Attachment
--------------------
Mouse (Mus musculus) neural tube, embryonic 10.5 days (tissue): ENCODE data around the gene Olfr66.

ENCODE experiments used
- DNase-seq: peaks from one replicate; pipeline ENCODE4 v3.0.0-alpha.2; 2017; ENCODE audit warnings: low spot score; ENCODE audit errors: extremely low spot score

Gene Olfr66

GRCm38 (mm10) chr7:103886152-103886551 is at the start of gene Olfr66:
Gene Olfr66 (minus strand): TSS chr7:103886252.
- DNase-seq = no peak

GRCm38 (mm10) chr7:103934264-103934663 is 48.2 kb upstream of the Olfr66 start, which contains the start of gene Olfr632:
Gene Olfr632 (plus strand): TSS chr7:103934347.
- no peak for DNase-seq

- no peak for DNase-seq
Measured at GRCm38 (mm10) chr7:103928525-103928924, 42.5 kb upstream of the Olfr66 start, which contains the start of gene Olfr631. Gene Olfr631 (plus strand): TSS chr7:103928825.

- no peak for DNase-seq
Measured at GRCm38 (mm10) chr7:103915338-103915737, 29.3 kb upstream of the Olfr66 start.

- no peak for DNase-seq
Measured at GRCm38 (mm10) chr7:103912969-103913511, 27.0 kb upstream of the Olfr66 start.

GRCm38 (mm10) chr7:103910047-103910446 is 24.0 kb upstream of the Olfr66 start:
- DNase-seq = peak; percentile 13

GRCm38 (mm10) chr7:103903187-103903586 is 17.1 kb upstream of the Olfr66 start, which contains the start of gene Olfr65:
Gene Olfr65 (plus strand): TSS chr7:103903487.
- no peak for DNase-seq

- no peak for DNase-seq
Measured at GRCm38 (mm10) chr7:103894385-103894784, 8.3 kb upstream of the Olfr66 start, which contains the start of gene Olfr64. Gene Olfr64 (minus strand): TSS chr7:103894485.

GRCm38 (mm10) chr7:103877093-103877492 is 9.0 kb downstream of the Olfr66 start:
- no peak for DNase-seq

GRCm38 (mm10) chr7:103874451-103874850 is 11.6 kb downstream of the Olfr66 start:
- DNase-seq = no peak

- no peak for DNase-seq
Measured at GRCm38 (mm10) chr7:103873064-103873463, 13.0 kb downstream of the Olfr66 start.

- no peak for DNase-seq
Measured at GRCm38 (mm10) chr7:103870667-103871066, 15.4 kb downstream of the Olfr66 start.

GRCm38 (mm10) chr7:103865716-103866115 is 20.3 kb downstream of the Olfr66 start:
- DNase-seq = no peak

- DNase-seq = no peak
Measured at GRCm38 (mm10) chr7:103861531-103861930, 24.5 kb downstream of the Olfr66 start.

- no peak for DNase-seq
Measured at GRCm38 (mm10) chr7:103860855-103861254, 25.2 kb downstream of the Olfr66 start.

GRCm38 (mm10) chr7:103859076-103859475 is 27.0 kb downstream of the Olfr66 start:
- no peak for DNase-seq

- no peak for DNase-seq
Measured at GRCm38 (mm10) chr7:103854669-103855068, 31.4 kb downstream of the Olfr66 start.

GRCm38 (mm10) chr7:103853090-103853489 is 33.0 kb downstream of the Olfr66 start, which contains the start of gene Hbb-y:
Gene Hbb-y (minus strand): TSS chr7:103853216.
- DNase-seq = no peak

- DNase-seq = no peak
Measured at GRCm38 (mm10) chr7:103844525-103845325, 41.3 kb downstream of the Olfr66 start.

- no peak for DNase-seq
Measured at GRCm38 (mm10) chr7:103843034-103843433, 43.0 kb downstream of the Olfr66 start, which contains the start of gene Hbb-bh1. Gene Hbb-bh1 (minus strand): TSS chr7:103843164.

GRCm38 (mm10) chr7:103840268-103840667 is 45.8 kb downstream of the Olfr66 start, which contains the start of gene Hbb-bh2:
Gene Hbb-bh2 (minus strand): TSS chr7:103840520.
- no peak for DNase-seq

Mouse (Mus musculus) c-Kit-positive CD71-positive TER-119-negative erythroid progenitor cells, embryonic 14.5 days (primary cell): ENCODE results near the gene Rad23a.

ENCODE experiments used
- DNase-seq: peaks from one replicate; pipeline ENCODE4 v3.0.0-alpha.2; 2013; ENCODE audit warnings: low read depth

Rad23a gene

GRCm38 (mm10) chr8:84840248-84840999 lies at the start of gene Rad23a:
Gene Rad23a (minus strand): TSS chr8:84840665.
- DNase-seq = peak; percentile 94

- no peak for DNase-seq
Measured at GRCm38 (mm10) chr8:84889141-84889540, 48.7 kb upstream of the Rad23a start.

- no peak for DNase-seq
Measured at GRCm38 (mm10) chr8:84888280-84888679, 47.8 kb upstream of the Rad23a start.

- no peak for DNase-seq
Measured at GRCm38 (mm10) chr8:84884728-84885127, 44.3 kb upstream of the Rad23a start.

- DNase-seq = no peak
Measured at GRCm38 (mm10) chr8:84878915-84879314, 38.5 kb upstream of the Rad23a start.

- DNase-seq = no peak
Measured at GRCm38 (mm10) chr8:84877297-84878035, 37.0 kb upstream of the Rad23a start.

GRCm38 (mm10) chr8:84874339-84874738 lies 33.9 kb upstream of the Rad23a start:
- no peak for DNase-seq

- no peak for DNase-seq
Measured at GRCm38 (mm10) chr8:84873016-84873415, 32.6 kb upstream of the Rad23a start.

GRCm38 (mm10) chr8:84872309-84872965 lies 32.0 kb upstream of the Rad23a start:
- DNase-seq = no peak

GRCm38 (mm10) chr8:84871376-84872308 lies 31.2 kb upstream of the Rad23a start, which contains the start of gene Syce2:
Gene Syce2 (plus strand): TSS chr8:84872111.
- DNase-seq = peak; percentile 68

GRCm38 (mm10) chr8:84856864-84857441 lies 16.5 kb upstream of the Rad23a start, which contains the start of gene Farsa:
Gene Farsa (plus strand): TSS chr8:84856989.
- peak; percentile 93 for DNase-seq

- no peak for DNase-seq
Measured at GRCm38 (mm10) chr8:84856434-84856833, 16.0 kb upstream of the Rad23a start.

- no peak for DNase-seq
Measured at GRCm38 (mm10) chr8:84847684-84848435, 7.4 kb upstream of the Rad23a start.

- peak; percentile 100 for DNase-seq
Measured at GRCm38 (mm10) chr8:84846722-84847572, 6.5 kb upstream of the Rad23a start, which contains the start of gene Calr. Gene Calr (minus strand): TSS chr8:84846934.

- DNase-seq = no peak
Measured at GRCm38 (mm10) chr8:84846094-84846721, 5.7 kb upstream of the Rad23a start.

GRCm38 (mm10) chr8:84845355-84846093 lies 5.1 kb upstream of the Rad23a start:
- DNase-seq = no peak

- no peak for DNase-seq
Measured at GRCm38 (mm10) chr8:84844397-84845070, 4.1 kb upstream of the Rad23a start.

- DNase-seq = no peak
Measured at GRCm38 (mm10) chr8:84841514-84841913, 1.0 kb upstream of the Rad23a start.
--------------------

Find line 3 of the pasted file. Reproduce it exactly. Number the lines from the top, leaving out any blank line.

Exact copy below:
- DNase-seq: peaks from one replicate; pipeline ENCODE4 v3.0.0-alpha.2; 2017; ENCODE audit warnings: low spot score; ENCODE audit errors: extremely low spot score